Firescaping

Fire affects everyone living in California.

The guidelines below are intended to reduce fire hazard, but cannot guarantee fire safety. The best strategy for minimizing damage from wild fires is to manage, on a long-term basis, the structural conditions that fuel a fire. Factors to consider include:

  • Character of the natural and built environment
  • Building location, design, and materials
  • Landscape design
  • Irrigation system
  • Ongoing maintenance

Where you live affects your vulnerability to fire

Begin by assessing the hazards in your surroundings. Is your home on a grassy hillside or in a wooded canyon? Fire tends to travel fastest uphill by preheating dried vegetation from below and making it easier to ignite. The steeper the slope, the faster a fire will spread.

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Arrangement and spacing of vegetation are critical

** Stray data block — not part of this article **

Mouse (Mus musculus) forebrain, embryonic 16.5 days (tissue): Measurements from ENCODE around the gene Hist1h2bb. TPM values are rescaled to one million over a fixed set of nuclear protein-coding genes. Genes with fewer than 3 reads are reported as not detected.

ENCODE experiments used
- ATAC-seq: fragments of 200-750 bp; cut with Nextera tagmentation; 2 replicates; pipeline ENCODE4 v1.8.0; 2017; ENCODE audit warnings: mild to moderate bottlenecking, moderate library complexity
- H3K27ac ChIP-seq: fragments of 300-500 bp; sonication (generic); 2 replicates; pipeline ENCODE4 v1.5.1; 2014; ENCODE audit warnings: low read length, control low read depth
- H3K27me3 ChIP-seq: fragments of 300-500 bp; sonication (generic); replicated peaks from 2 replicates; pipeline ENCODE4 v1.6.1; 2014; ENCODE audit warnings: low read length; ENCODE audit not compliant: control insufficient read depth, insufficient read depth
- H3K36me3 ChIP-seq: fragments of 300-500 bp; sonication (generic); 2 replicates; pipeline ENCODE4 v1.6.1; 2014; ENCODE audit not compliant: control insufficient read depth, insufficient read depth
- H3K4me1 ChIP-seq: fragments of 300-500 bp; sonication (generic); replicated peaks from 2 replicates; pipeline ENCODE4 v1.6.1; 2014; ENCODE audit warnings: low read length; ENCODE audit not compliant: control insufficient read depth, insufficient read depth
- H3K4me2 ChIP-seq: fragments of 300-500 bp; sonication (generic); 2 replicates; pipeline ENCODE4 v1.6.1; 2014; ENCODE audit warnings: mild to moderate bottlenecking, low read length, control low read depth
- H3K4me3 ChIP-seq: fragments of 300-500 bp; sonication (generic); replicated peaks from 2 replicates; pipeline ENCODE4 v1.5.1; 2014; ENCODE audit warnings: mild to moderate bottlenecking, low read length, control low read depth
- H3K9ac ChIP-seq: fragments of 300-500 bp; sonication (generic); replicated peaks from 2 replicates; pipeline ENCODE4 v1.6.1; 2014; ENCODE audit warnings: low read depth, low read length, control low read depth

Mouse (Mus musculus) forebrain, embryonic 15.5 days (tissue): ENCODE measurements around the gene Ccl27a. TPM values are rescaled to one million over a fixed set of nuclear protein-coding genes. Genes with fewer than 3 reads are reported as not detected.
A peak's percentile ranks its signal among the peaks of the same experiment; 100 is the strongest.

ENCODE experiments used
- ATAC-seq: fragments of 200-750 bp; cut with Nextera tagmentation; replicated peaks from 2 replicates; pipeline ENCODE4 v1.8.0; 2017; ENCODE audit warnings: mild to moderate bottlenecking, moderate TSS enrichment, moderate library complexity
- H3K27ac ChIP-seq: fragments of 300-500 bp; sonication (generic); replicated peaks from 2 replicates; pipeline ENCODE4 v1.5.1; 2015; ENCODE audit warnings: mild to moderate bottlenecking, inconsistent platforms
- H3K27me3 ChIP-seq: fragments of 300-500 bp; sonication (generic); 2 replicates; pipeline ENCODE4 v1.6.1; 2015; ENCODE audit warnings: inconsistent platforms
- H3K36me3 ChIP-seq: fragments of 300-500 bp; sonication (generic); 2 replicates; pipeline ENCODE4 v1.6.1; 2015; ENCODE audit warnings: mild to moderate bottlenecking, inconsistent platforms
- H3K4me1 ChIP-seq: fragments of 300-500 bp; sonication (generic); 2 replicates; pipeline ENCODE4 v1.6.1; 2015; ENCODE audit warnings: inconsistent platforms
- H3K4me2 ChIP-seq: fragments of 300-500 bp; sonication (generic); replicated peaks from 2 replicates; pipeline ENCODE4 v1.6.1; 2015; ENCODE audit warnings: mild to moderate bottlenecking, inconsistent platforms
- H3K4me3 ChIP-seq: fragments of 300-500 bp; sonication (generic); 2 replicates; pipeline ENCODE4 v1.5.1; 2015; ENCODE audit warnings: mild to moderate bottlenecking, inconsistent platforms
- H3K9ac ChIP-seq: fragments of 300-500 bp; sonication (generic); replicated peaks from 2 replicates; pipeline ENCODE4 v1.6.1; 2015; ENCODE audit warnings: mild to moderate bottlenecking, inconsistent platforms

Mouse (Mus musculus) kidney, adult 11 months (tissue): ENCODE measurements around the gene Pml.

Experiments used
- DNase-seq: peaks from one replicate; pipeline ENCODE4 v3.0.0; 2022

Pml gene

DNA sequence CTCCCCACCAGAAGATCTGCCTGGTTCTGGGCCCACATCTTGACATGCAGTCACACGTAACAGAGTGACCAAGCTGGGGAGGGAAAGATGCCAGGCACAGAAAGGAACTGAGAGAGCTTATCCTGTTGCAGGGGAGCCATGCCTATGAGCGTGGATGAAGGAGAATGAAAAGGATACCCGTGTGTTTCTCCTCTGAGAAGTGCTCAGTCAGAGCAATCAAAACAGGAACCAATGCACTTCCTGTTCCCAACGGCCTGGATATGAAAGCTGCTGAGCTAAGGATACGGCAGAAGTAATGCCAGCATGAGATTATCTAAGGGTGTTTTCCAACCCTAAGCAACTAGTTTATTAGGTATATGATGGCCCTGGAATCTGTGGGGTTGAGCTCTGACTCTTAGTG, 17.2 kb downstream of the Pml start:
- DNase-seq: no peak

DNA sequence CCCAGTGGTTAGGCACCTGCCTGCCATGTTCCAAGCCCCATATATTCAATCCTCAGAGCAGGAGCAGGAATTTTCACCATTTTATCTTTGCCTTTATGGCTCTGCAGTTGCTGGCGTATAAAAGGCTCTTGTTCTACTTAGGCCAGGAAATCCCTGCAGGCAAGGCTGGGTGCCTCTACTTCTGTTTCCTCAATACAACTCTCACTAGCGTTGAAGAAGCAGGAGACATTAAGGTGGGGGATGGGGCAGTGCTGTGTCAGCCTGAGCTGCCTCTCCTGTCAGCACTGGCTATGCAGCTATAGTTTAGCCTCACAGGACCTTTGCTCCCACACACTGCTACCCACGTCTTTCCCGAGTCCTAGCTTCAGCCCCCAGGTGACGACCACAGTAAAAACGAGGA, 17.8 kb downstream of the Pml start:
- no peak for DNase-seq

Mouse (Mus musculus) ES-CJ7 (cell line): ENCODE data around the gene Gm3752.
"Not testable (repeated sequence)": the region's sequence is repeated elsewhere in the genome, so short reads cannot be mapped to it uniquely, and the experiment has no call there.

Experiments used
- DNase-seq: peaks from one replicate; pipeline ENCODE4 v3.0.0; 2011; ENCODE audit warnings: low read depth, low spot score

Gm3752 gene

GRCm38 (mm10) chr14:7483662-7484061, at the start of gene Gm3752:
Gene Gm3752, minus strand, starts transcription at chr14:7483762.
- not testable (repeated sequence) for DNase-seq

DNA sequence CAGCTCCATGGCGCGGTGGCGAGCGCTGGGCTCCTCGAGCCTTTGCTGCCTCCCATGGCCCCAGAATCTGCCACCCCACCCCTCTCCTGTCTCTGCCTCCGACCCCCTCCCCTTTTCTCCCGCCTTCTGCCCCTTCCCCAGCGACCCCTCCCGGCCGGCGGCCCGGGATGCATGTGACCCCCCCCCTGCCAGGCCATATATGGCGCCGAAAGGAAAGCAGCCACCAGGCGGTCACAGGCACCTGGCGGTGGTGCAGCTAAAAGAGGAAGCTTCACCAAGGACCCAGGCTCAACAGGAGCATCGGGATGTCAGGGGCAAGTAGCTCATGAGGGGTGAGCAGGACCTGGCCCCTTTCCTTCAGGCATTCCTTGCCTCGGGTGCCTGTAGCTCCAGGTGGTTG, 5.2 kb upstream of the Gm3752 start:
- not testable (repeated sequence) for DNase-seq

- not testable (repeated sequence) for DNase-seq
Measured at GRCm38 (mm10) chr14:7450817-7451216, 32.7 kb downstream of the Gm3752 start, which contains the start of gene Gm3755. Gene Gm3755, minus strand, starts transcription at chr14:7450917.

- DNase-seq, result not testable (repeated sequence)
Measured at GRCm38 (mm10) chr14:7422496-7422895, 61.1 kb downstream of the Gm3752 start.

Wildfires through out California in recent years attest to the destructive potential of flammable vegetation adjacent to homes and other structures. Two primary principles guide firewise landscape design: fuel reduction and interruption of the “fire path”– the horizontal or vertical continuity of fuel.

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Resources

EBMUD Emergency Preparedness

Additional information for you and your family, including a link to the full EBMUD firescaping booklet and wildfire evacuation tips.

California Native Plant Society Fire Recovery Guide

Downloadable guide about landscaping after a wildfire.

Sonoma-Marin Design Templates

Free landscape design plans and recommendations that are relevant for all Bay Area landscapes.